7
   

VERY Good philosophy educating books

 
 
luburium
 
  1  
Reply Thu 5 Aug, 2010 01:20 am
@Jebediah,
Of course, that's why I am asking for books nothing else here, Also Medical research was first made by monks by using different plants to treat Headaches and such, but I suppose Voodoo men from tribal groups used it first to stop bleeding and such things.
0 Replies
 
luburium
 
  2  
Reply Thu 5 Aug, 2010 01:22 am
@55hikky,
Yeah, well I like an argument just not when you're actually trying to get some tips lol.
existential potential
 
  1  
Reply Thu 5 Aug, 2010 01:45 am
@luburium,
if you've been studying the subject for four years, why do you need an introductory book on the subject? anyway, Nigel Warburton's book "Philosophy the basics" is a good start. surely you've read more complex texts in fours years of study though, or maybe not?
existential potential
 
  2  
Reply Thu 5 Aug, 2010 01:52 am
@luburium,
philosophy isn't simply about creating your own wat of thinking, a lot if it is about looking at how past philosophers thought, and learning to think critically about things.
HexHammer
 
  -2  
Reply Thu 5 Aug, 2010 04:40 am
@luburium,
For some reason I get the idea that your severly bordeline.
luburium
 
  1  
Reply Thu 5 Aug, 2010 04:50 am
@existential potential,
You do not necessarily have to look into the past to seek your answers cause it's like asking a computer engineer to Google your computer problem, I did explain what Philosophy means earlier as well and I stick to that definition.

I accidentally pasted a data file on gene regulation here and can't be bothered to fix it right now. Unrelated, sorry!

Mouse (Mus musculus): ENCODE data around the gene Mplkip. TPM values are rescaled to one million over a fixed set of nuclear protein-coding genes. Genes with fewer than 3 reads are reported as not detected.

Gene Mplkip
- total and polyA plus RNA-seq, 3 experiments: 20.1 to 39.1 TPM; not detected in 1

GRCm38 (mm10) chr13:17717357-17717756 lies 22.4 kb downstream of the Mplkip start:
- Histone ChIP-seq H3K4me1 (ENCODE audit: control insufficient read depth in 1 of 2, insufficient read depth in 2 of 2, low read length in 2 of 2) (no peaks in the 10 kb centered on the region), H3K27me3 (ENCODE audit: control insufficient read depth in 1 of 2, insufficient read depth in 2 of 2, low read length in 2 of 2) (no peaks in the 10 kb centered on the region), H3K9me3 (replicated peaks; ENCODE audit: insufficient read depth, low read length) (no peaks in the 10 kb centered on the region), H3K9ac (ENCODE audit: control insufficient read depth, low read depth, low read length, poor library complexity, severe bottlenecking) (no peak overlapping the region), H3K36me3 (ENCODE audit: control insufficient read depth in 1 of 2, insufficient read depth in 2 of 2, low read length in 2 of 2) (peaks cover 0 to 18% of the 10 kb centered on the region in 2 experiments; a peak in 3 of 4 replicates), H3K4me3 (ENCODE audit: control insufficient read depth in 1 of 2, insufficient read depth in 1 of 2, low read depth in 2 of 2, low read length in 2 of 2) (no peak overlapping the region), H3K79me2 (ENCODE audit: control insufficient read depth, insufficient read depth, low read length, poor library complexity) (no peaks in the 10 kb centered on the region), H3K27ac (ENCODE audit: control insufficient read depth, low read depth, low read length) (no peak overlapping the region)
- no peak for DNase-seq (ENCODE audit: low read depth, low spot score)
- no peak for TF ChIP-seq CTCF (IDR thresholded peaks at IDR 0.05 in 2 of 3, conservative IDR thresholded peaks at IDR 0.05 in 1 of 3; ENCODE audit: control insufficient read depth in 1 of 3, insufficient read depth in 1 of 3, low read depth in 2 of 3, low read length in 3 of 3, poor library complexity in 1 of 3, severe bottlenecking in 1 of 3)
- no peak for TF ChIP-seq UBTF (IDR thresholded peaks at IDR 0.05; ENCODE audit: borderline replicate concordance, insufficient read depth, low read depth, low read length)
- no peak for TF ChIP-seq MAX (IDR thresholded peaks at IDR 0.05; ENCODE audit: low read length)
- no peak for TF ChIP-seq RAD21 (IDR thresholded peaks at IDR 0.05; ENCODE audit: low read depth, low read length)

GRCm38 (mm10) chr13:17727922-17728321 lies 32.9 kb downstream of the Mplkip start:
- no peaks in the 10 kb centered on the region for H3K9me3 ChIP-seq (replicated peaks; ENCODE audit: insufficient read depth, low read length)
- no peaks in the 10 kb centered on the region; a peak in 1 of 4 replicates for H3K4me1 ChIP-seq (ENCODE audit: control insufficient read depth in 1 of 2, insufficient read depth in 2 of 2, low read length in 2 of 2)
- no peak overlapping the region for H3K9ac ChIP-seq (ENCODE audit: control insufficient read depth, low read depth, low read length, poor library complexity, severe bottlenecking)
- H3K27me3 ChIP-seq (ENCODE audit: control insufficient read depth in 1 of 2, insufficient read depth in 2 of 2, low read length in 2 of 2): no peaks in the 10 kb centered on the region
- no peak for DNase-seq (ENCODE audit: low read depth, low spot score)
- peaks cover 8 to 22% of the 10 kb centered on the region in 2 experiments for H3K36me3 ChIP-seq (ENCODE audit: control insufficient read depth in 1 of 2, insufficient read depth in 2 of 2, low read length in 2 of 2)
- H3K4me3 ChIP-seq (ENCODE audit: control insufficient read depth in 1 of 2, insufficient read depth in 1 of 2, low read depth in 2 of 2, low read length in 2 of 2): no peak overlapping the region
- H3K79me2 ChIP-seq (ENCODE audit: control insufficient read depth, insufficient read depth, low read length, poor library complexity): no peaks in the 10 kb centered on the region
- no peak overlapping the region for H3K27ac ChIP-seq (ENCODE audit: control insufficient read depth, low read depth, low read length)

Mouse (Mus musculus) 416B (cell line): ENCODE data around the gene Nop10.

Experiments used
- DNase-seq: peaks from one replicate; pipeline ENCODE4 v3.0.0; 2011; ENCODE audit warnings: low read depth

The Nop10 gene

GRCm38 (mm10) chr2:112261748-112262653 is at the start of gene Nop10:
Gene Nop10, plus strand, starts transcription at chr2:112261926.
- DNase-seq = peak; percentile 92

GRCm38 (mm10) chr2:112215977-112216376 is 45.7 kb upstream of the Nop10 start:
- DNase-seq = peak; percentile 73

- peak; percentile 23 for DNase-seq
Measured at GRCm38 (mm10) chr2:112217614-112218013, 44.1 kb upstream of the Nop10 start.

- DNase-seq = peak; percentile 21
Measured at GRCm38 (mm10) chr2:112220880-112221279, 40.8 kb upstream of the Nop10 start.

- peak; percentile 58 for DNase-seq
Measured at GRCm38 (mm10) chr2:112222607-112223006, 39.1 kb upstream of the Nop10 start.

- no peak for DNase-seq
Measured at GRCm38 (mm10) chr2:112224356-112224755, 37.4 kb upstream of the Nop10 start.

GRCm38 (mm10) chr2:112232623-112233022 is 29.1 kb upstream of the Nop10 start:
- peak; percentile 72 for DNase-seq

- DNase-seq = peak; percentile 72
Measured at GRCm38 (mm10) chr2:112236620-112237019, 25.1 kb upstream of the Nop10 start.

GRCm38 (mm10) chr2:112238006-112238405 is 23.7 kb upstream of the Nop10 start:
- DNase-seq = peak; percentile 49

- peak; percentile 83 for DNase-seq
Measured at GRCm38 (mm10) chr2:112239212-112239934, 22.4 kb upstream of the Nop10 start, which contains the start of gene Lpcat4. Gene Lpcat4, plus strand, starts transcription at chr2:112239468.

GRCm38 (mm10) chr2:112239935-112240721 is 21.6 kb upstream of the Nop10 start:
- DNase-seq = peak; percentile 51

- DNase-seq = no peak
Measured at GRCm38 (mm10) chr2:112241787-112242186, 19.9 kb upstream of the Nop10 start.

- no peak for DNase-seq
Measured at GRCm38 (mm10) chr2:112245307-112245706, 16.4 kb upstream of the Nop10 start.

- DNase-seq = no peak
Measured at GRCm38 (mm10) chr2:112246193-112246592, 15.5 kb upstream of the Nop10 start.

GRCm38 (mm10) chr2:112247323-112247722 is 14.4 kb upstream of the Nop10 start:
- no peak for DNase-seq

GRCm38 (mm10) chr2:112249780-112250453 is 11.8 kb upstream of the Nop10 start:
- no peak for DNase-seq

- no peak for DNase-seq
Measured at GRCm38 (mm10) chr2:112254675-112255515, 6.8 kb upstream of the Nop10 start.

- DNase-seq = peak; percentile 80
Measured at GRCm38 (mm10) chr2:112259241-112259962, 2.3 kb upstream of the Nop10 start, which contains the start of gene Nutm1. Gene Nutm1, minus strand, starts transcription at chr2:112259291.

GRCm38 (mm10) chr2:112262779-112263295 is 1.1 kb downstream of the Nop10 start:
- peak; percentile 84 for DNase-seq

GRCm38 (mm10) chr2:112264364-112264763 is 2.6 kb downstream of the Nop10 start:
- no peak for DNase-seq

0 Replies
 
luburium
 
  2  
Reply Thu 5 Aug, 2010 04:53 am
@existential potential,
Nope, I studied Philosophy in my own definition of what Philosophy was, I would like to right now spend time learning Philosophy by previous Philosophers and Books. Oh and btw I've done Psychology by the book which I thought co-harmonized with Philosophy since it's all about understanding.
luburium
 
  4  
Reply Thu 5 Aug, 2010 04:53 am
@HexHammer,
For some reason I feel that you're just a bitter old man whom cannot seem to know how to use a forum and stay on topic.
HexHammer
 
  -2  
Reply Thu 5 Aug, 2010 05:03 am
@luburium,
luburium wrote:

For some reason I feel that you're just a bitter old man whom cannot seem to know how to use a forum and stay on topic.
I have to make that conclusions because you never answer any of my questions, but instead make farfetched claims, very simple.
0 Replies
 
jgweed
 
  2  
Reply Thu 5 Aug, 2010 09:05 am
The philosophical tradition, beginning with Thales of Miletus (around 600 BC) up to Heidegger (died 1976) is long and as vastly complex as the civilisation which grew out of it; moreover, it takes as its subject matter everything. The study of Philosophy then, is a very complex and lengthy project.

In several discussion threads about studying philosophy, Bertrand Russell's History of Western Philosophy seems highly regarded (and rightly so) as a good introduction to the history of philosophy and its important thinkers, despite some decided opinions expressed from time to time by the author, a philosopher of distinction in his own right.

Now one reads philosophers to gain different perspectives on many subjects that one might not have considered on one's own and to improve one's critical thinking by examples; having a grasp of their historical importance can lead to further reading of the philosopher's own words. Luckily, the original works of many of the great philosophers can be found, in the original language or in translation, online; many sites, moreover, are devoted to the discussion of either a philosopher or a school of thought.